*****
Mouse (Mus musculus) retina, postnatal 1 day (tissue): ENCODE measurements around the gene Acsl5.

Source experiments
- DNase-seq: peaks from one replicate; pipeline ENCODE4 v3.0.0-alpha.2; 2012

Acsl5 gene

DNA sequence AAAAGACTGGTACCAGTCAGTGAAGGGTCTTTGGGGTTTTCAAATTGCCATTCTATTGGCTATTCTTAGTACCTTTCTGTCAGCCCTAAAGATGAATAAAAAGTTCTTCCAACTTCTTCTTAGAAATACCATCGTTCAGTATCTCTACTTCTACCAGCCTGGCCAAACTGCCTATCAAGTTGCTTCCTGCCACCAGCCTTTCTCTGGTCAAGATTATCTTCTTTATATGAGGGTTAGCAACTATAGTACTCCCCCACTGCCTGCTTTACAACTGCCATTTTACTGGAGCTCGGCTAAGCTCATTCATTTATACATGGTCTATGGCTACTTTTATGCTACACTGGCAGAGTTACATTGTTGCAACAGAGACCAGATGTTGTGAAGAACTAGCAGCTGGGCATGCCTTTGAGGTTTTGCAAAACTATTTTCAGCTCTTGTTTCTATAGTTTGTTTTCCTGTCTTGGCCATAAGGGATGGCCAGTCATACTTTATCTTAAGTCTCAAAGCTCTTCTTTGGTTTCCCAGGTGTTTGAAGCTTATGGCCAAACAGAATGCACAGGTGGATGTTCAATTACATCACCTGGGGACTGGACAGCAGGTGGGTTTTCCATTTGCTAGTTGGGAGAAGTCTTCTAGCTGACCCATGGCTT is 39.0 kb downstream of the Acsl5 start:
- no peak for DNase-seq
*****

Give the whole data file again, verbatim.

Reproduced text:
Mouse (Mus musculus) retina, postnatal 1 day (tissue): ENCODE measurements around the gene Acsl5.

Source experiments
- DNase-seq: peaks from one replicate; pipeline ENCODE4 v3.0.0-alpha.2; 2012

Acsl5 gene

DNA sequence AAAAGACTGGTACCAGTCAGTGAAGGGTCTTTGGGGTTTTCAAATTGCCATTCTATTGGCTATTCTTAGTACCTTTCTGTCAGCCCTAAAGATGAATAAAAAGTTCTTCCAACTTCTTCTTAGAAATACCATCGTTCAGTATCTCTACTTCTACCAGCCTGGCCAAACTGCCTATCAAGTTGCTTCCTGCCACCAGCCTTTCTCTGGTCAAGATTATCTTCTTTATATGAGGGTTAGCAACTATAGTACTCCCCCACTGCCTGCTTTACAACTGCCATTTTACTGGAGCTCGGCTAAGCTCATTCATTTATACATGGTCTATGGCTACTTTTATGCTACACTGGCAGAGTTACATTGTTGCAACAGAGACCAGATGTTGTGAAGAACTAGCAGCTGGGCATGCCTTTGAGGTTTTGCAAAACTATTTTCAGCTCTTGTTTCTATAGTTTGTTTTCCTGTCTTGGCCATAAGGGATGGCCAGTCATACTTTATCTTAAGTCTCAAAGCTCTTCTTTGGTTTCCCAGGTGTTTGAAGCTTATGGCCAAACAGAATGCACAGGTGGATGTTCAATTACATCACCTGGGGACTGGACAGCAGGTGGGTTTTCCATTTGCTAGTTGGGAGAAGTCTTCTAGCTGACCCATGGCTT is 39.0 kb downstream of the Acsl5 start:
- no peak for DNase-seq